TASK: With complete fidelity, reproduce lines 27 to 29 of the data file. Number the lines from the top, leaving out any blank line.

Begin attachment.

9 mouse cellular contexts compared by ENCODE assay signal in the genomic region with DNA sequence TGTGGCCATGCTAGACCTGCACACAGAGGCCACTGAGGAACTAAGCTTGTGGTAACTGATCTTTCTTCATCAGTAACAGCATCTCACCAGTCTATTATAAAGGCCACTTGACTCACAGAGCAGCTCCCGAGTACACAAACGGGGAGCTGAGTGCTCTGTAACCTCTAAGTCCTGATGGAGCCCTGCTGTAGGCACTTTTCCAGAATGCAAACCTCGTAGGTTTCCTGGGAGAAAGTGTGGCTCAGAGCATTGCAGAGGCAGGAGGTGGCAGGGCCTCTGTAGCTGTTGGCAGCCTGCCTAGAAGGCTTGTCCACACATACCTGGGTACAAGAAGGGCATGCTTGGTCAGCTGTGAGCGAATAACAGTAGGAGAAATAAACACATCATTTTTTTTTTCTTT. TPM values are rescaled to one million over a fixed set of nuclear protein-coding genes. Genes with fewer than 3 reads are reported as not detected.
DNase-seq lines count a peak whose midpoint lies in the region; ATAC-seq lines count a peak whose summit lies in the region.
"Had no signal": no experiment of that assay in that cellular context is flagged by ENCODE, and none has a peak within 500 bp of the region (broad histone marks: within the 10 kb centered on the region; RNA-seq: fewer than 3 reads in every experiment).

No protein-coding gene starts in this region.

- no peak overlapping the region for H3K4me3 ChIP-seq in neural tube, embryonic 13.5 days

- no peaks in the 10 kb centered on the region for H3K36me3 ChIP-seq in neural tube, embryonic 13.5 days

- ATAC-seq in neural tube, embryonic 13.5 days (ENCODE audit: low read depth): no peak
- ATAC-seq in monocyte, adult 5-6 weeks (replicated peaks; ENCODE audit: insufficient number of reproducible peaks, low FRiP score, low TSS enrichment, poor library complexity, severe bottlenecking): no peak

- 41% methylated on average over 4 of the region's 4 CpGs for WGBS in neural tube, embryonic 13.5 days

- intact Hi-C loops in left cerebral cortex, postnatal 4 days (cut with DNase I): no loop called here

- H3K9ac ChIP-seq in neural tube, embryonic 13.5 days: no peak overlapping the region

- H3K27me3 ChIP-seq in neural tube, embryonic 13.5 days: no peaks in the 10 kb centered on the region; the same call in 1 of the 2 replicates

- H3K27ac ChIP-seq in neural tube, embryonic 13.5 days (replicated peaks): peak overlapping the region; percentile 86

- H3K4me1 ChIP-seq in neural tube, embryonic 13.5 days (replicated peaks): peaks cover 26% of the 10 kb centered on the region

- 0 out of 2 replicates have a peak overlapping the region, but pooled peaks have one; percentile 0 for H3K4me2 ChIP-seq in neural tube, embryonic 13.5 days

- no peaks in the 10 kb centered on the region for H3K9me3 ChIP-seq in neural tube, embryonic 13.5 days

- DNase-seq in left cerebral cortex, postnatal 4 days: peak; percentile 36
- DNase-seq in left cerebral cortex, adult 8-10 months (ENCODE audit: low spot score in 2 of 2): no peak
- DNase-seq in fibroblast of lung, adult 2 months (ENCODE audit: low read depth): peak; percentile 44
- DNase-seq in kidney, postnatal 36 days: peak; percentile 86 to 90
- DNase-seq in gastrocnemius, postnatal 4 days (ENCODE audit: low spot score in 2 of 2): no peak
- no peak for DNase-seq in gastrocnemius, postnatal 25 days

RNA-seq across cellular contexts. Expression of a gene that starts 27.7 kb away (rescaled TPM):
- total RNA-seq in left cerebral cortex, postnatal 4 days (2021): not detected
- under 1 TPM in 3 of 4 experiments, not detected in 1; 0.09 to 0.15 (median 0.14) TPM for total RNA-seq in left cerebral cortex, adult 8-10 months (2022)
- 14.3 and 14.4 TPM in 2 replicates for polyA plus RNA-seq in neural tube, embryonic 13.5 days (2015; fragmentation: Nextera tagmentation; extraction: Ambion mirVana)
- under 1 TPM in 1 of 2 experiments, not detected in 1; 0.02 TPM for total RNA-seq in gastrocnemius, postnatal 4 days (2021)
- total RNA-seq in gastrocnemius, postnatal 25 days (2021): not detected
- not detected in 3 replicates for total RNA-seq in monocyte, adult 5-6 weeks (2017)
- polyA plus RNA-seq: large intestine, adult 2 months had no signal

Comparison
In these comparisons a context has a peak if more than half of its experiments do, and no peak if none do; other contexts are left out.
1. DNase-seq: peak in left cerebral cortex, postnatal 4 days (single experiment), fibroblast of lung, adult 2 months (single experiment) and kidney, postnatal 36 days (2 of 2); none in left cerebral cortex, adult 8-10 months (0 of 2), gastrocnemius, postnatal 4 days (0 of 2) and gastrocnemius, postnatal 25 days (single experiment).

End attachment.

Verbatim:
- under 1 TPM in 1 of 2 experiments, not detected in 1; 0.02 TPM for total RNA-seq in gastrocnemius, postnatal 4 days (2021)
- total RNA-seq in gastrocnemius, postnatal 25 days (2021): not detected
- not detected in 3 replicates for total RNA-seq in monocyte, adult 5-6 weeks (2017)